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Submission No. 77 Back to full list of submissions
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27 April, 1999

Ref: LRBT15APR.OK

 

The Secretary,
Review of Business Taxation,
Department of the Treasury,
Parkes Place,
CANBERRA ACT 2600

 

Dear Sir,

Re: Submission to the Review of Business Taxation

Thank you for the opportunity of responding to the "A Platform for Consultation" discussion paper on Business taxation.

Attached please find our detailed submission. In brief, it states that we support a 30% company tax rate but request serious consideration of the following:

1. Fringe Benefits Tax (FBT) should remain payable by the employer. However it should not be calculated using the highest marginal rate, but should use the proposed 41.5% marginal rate payable by people in the $50,000-$75,000 income bracket.

2. The proposed changes to the FBT statutory rates should not proceed, on equity, industry policy and other grounds. These changes will undermine vehicle sales to fleets, which provide the critical volume necessary for the survival of local manufacture in Australia. The proposed statutory rates significantly increase the FBT payable, thereby discouraging the employer from providing vehicles for their employees.

3. The depreciation limit is not relevant in an environment where FBT is based upon the capital value of the vehicle. We believe this limit should be removed without any linkage to changes to the Statutory Rate formula.

For further information, please contact John Egan (03 9647 4745) or Paul Smith (03 9647 8465).

Yours sincerely,

 

O. Komori,
PRESIDENT

encls.


TOYOTA AUSTRALIA’s RESPONSE TO THE

REVIEW OF BUSINESS TAXATION DISCUSSION PAPER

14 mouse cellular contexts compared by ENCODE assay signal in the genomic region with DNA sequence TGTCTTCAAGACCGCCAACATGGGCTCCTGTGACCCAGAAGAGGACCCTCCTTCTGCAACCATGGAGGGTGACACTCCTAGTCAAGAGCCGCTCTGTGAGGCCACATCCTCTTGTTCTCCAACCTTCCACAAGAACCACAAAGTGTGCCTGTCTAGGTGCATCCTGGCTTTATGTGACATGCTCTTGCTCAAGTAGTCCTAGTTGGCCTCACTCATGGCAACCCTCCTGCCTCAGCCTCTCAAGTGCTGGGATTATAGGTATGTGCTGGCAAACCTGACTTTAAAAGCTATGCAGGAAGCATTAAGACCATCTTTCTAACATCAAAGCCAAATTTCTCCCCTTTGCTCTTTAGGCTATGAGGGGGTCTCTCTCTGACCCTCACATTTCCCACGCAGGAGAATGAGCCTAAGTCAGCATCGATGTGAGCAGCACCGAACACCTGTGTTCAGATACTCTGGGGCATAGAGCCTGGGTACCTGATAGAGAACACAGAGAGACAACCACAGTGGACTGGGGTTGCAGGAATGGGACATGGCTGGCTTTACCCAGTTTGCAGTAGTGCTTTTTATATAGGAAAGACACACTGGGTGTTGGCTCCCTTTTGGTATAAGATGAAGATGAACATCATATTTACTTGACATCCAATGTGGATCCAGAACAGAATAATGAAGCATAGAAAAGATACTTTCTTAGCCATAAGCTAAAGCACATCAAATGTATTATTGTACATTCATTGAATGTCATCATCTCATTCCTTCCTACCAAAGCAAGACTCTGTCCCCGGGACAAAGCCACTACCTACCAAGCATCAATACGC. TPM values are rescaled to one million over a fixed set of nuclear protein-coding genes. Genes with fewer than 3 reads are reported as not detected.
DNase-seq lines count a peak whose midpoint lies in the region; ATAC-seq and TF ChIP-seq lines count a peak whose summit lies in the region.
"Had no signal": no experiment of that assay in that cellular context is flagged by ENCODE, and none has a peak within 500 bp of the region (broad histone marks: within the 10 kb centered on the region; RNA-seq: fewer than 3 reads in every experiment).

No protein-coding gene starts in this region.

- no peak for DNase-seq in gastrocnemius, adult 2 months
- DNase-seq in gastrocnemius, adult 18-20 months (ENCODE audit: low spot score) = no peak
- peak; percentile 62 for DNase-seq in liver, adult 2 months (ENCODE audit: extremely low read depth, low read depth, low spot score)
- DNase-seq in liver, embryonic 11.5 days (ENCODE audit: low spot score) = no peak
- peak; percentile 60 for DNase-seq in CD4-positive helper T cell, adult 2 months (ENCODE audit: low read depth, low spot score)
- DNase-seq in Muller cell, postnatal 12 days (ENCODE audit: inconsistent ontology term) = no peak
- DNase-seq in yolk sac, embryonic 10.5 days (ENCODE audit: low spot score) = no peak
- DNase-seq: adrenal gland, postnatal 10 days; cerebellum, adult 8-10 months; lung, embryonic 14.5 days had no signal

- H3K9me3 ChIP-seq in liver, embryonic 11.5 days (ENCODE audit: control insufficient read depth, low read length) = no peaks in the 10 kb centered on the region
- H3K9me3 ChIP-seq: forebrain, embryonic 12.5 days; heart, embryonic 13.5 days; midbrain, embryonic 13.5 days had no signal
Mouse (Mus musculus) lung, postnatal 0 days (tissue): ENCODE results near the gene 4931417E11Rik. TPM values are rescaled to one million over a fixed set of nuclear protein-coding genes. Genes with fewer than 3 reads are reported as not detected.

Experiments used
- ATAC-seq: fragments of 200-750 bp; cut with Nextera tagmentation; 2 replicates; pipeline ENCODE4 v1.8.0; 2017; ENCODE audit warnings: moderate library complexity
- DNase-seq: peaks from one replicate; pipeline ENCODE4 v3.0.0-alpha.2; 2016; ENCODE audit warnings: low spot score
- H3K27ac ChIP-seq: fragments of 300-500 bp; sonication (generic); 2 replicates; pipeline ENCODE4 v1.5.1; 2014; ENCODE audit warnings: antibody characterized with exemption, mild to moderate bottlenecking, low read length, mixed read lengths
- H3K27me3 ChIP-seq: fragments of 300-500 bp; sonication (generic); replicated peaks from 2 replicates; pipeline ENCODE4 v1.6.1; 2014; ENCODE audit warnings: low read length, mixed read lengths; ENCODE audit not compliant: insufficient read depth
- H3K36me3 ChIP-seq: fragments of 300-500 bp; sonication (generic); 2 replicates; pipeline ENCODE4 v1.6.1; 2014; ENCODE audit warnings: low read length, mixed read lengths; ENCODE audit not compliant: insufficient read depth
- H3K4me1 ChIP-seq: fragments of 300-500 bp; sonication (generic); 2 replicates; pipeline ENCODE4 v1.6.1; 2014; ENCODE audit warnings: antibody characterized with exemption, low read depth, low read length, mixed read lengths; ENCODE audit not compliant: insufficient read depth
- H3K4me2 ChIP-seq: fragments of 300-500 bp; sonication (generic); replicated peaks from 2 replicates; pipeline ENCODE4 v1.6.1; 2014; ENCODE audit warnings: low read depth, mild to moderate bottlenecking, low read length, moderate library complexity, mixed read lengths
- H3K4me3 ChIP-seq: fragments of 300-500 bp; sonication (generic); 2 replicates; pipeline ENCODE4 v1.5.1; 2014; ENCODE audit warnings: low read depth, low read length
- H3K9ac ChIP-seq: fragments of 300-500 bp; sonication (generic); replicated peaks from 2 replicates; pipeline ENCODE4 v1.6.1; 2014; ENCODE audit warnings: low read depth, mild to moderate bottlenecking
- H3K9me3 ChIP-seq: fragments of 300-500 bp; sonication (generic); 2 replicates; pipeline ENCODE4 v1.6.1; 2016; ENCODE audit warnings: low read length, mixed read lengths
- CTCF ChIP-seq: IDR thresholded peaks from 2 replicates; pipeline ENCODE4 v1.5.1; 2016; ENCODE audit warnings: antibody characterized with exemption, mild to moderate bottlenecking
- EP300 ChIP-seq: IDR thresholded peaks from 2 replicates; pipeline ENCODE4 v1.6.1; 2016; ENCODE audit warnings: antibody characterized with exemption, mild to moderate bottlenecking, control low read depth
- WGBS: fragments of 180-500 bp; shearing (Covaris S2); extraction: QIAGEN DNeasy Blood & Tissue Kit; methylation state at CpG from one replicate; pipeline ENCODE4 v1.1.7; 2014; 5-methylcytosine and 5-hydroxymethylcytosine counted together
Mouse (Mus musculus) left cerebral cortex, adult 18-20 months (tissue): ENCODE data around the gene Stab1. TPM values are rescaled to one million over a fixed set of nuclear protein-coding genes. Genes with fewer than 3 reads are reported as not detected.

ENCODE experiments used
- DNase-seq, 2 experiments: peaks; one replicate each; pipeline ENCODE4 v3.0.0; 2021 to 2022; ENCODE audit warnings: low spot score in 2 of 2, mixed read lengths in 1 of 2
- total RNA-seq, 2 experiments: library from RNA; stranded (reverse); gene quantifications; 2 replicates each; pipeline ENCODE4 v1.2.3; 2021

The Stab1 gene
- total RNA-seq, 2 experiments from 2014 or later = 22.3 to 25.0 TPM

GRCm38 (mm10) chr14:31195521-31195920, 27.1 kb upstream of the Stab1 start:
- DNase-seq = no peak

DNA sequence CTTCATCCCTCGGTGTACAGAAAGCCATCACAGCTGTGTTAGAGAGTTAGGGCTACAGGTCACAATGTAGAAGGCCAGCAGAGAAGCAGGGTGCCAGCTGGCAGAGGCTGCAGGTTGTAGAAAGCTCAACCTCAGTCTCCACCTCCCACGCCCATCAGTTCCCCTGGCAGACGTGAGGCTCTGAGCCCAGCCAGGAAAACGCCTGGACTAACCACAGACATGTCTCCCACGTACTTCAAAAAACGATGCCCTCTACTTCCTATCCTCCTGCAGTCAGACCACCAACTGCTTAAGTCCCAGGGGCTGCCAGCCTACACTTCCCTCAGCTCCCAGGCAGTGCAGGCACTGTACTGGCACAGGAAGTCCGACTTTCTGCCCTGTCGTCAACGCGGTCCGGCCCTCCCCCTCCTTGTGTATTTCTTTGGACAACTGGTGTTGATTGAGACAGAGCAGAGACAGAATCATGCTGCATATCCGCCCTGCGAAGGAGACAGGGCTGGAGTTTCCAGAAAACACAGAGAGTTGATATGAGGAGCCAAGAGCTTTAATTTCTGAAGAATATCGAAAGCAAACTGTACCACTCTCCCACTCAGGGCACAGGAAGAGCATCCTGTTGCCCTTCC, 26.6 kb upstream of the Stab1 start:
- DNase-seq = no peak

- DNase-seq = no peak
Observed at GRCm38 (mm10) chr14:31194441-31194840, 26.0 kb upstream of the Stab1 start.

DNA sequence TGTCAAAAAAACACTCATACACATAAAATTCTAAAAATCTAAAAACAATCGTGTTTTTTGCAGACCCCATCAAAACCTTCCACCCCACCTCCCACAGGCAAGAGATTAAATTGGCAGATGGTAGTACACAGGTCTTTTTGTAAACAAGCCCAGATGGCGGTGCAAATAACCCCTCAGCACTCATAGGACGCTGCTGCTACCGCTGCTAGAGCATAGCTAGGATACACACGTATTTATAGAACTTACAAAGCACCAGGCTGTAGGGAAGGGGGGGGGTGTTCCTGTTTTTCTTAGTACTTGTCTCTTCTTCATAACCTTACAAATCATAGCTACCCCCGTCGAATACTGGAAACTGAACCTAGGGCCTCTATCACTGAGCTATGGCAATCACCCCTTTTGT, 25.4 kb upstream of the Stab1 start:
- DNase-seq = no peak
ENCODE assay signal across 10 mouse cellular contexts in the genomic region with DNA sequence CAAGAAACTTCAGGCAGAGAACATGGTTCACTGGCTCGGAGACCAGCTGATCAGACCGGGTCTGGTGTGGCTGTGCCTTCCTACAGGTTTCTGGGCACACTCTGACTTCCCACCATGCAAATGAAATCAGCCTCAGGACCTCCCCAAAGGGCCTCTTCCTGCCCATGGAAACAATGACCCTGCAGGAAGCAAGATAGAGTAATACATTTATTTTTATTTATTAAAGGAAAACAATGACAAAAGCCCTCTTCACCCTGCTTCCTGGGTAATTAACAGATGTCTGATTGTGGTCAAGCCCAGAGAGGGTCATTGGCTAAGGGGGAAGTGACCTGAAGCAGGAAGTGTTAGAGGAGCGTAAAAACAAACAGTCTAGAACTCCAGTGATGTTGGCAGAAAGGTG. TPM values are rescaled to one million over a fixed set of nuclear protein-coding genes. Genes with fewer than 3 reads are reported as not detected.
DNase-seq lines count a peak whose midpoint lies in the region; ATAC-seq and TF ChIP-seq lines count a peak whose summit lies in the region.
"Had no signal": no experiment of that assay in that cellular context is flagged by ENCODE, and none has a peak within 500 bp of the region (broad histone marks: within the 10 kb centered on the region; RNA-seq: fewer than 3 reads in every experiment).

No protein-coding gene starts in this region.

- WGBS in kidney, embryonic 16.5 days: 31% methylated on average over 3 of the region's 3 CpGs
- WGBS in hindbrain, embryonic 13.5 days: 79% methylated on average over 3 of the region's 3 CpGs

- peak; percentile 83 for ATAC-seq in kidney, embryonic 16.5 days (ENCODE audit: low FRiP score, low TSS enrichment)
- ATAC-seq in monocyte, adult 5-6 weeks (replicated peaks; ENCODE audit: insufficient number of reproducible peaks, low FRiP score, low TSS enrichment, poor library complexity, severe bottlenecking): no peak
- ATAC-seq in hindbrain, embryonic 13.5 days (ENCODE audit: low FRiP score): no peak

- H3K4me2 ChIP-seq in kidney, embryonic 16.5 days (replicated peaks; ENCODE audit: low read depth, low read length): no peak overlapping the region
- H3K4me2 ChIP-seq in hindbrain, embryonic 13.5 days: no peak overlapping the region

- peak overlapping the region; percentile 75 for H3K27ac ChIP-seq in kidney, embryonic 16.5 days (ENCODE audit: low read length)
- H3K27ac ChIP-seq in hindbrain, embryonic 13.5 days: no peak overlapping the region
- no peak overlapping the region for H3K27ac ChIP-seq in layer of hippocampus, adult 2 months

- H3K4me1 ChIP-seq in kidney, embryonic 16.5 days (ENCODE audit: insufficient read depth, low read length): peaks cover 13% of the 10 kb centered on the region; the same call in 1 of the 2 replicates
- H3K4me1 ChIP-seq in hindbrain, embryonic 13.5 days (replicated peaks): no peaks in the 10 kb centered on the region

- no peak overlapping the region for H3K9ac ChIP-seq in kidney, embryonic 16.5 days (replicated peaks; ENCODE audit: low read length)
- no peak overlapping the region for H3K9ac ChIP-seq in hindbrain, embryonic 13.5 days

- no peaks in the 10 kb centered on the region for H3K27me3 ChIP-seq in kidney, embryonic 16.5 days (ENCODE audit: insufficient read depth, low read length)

"A Platform For Consultation (APFC)"

Toyota Australia is a member of the Federal Chamber of Automotive Industries (FCAI) and fully supports the response submitted by that organisation.

In summary, we support the proposal to reduce company tax to 30% but have serious concerns with some other changes, especially the change to Fringe Benefits Tax ("FBT") on vehicles.

(1) BACKGROUND TO TOYOTA AUSTRALIA

Toyota Australia directly employs 4,300 people and its dealer and supplier networks employ many thousands more.

In 1998 it built over 100,000 vehicles, 31,000 of which were exported. It has a major direct impact on the Australian business community, purchasing $900 million worth of components and services locally.

Toyota’s investment in Australia has grown to nearly $800 million, including the modern Altona plant which was commissioned in 1995. Next year Toyota will further recognise the needs of Australian motorists by launching a new Australian built large car.

(2) ISSUES OF CONCERN TO TOYOTA.

Toyota would like to comment on the following issues raised in the "A Platform For Consultation" (APFC).

(2.1) FBT on vehicles.

(2.1.1) Replacement of employer tax liability with employee tax liability.